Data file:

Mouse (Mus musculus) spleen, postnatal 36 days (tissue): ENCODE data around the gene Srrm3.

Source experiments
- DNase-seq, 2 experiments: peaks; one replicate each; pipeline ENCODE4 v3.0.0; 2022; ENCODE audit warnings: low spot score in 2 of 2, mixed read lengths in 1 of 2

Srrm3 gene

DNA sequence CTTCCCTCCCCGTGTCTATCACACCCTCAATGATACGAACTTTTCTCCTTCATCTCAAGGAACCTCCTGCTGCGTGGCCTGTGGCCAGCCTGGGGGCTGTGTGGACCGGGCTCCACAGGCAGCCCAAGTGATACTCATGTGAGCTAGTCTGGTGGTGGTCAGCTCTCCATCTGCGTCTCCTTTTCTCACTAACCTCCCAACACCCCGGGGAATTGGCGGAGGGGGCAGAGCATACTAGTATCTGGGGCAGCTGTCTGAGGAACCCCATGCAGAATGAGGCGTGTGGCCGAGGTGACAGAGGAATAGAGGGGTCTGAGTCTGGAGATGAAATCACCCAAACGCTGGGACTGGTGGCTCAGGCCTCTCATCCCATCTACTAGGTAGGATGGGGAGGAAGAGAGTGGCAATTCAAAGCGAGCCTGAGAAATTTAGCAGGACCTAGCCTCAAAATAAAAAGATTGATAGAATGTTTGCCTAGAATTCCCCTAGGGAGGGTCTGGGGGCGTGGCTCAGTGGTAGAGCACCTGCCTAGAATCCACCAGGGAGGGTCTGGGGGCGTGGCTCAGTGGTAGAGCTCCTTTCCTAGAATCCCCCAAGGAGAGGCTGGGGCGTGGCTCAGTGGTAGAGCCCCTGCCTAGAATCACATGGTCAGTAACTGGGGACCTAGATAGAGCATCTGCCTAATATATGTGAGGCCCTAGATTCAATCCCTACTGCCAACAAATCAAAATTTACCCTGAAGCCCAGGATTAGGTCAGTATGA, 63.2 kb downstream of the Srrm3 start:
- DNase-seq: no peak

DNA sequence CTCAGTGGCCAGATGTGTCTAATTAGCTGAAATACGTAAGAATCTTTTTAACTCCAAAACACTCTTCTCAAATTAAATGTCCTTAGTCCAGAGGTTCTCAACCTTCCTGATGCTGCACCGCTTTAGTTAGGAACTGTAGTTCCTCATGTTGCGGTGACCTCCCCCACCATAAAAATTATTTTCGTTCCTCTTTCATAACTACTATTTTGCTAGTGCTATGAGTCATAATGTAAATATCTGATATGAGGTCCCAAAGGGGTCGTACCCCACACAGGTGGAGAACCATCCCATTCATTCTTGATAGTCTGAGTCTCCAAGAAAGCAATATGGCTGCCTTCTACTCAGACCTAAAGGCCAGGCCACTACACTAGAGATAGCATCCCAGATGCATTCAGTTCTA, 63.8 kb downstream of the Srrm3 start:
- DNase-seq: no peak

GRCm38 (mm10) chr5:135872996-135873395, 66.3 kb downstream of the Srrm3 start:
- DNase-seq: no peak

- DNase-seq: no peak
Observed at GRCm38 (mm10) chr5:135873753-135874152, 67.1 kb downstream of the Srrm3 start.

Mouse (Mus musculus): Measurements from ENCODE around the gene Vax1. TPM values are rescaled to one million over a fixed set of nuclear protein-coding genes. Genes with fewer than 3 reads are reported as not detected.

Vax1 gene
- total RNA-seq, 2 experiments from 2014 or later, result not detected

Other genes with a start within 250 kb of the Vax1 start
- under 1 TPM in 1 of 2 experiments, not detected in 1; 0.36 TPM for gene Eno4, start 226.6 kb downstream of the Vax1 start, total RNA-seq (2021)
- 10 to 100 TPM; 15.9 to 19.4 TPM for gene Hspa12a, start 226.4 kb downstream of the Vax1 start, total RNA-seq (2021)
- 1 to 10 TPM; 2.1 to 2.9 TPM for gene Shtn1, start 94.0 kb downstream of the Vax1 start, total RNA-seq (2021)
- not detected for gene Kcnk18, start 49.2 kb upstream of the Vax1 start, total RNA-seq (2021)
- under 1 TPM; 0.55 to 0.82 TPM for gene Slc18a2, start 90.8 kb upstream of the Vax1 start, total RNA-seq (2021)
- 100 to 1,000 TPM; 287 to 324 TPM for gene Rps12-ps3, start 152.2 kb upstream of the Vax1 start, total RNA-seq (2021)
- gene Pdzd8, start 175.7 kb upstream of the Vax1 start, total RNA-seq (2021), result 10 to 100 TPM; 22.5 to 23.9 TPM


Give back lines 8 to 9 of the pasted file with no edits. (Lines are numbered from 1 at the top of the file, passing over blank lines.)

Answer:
- DNase-seq: no peak

GRCm38 (mm10) chr5:135872996-135873395, 66.3 kb downstream of the Srrm3 start: